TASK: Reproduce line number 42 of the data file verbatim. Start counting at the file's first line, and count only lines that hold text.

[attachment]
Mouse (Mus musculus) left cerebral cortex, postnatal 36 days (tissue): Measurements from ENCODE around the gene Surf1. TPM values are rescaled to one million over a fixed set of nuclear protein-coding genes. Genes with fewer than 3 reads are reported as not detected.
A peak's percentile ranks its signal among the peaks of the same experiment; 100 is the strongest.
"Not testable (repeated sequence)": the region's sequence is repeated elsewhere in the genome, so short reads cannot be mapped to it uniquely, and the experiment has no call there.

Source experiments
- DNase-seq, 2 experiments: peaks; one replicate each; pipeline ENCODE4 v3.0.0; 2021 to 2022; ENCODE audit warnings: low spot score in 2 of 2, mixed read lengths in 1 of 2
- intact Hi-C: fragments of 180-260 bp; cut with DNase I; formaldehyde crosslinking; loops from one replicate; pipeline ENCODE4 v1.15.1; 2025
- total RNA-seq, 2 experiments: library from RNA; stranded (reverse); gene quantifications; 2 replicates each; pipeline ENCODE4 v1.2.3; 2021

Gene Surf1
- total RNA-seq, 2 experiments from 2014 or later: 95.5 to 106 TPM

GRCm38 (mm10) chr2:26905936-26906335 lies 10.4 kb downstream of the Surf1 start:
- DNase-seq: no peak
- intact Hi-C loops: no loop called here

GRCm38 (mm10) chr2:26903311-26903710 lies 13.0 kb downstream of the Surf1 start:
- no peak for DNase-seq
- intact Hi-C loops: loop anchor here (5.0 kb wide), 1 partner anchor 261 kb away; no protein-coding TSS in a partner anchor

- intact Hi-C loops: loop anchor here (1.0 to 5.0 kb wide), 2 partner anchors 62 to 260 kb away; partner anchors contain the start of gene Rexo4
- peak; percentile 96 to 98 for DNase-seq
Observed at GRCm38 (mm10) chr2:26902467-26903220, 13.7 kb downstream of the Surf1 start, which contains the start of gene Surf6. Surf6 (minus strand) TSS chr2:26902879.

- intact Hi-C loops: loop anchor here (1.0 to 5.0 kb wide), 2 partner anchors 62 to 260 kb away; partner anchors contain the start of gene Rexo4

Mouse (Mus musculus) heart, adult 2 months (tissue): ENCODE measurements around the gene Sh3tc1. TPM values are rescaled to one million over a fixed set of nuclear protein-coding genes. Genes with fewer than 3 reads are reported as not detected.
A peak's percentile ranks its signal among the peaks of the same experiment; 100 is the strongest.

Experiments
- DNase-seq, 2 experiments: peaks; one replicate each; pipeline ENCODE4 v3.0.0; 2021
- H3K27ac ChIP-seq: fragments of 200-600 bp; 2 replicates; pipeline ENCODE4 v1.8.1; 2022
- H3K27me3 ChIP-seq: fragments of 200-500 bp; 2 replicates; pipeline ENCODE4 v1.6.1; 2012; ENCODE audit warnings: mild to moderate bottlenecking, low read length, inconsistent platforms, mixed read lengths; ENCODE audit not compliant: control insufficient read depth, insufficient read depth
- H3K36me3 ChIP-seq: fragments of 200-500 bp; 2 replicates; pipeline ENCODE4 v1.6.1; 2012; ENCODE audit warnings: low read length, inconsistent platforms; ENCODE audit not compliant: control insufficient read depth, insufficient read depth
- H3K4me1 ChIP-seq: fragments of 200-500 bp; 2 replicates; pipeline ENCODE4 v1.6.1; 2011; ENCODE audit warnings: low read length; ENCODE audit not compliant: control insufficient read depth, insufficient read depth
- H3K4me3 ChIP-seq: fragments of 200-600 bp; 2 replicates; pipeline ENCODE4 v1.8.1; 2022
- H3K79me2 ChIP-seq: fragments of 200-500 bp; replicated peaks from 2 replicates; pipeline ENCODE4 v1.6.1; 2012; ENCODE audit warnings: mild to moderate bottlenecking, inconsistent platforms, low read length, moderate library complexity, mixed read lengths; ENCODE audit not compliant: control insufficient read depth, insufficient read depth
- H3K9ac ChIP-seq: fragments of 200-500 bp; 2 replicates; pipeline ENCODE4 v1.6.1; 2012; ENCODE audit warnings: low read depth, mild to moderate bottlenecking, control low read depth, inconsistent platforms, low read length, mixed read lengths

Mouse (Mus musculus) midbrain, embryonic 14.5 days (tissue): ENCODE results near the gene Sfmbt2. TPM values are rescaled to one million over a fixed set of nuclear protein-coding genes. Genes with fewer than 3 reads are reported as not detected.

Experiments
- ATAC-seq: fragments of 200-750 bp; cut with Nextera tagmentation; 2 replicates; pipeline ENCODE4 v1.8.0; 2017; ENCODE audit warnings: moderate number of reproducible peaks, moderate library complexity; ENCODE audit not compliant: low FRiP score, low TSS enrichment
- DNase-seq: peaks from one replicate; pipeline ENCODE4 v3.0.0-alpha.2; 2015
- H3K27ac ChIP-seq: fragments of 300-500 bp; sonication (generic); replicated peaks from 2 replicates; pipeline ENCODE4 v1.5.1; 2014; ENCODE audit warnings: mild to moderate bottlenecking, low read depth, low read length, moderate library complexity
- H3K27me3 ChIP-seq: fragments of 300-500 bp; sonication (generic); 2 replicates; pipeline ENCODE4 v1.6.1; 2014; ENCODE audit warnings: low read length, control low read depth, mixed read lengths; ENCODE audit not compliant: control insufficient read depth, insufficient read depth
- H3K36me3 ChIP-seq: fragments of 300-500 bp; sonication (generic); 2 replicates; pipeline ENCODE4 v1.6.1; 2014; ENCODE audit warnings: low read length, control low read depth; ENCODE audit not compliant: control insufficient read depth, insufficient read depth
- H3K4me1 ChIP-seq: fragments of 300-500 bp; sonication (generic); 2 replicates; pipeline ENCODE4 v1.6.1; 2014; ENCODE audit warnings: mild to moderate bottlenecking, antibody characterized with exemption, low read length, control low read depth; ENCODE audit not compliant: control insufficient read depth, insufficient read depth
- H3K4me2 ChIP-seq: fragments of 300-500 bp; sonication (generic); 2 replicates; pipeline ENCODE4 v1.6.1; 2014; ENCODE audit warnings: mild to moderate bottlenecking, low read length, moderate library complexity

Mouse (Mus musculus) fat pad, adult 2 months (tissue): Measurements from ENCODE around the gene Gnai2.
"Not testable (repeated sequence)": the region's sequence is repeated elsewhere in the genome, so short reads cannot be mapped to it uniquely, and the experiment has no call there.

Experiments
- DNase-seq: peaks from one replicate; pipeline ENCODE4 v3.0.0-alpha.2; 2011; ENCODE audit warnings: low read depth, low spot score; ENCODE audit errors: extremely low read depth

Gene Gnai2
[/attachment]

Experiments